Coronavirus social distancing: How to stay sane
WHO gives mental health advice to health care workers, caregivers coping with stress from COVID-19 outbreak
Anxiety surrounding the new coronavirus is taking a toll on people’s mental health.
The World Health Organization recognized that COVID-19 is causing stress among people worldwide who fear they will be exposed to the virus amid constant news updates with reports of more people being infected with the disease.
As a result, people are socially isolating themselves by working from home and avoiding contact with others in public places.
The WHO’s mental health department published a series of mental health tips giving advice to employees, health care workers, caregivers and people who are quarantined.
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The guidelines, released last week, urged people not to associate the coronavirus with a nationality or ethnicity and be empathetic of anyone who may be impacted.
“Be empathetic to those who got affected, in and from any country, those with disease have not done anything wrong,” the guide noted.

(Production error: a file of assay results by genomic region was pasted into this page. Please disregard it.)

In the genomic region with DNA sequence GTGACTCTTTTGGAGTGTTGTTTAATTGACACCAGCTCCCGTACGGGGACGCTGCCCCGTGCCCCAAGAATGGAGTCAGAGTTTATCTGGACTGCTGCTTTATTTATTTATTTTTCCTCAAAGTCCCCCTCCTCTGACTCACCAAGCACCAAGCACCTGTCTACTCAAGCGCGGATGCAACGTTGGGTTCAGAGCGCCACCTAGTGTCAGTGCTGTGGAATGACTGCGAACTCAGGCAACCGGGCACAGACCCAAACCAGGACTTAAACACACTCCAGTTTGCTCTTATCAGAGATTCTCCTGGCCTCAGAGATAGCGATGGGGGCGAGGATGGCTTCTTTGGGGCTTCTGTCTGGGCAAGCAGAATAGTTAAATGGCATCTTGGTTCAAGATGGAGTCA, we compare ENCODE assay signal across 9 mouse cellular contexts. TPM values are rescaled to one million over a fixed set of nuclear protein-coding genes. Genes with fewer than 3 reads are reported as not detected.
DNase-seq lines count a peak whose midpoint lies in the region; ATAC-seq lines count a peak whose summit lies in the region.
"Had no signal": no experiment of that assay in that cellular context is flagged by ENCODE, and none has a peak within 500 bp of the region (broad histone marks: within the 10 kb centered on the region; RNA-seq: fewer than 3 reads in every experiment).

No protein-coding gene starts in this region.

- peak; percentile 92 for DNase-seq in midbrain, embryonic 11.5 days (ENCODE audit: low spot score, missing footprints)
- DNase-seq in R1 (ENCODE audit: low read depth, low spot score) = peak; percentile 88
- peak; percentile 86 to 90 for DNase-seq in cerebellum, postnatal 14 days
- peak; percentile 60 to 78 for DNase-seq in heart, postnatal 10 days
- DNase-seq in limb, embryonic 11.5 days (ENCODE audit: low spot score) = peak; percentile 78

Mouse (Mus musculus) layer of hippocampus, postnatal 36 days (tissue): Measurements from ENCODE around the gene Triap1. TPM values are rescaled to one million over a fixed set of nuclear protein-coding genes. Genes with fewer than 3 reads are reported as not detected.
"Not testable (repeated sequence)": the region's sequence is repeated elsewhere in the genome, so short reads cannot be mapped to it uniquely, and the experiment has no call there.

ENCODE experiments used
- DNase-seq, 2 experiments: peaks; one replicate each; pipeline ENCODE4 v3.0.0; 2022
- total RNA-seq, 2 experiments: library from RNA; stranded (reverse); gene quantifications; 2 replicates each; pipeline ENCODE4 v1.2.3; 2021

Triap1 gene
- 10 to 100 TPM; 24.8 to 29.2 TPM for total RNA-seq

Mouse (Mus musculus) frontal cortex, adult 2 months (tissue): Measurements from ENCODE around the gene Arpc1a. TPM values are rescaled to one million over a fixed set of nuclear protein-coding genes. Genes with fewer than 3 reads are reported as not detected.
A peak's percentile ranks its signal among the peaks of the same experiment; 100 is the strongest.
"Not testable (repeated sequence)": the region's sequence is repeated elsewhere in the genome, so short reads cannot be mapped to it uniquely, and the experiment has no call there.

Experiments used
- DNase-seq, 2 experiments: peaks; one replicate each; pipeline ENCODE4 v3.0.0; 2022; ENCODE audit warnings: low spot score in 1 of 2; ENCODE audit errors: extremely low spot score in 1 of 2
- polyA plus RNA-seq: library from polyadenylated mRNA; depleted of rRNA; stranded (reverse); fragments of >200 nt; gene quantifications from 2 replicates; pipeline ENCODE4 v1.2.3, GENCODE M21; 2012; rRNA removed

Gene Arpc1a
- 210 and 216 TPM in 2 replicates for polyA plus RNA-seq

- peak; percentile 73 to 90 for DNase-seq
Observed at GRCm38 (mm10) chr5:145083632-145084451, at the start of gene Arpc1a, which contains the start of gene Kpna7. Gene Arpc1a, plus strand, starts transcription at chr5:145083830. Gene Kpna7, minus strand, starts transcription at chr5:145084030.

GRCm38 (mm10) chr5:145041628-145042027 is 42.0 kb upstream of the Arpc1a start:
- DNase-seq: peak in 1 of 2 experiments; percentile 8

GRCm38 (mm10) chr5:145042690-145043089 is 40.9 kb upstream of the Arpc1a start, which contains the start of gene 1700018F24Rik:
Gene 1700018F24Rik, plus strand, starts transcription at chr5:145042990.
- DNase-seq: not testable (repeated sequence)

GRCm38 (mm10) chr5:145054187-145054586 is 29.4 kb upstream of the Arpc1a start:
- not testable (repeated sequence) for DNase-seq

The guidelines also advised people to limit their consumption of news that may make them feel distressed and seek out facts over hearsay on social media. People, according to the guidelines, are not to call someone who contracts the disease a “victim” and instead refer to them as “people who have COVID-19."
The WHO recommends people who are in isolation to stay connected with loved ones, friends, family and colleagues via email, social media channels or by phone if accessible. Maintaining a daily routine and sticking to it in addition to engaging in healthy activities like home exercise or relaxation practices are also encouraged.
“If possible, staying connected with your loved ones including through digital methods is one way to maintain contact,” the guidelines said. “Turn to your colleagues, your manager or other trusted persons for social support – your colleagues may be having similar experiences to you.”
WHO guidelines tell health workers that it's “quite normal” to feel stressed, however, it is “No means a reflection that you cannot do your job or that you are weak.” The guidelines suggest workers prioritize their own wellbeing, urging that it’s just as important as physical health.
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Social isolation can perpetuate the ongoing loneliness epidemic impacting many Americans, particularly the elderly. The Centers for Disease Control and Prevention has warned people over age 60 to avoid crowded places, cancel “nonessential travel” and to “stay home as much as possible.”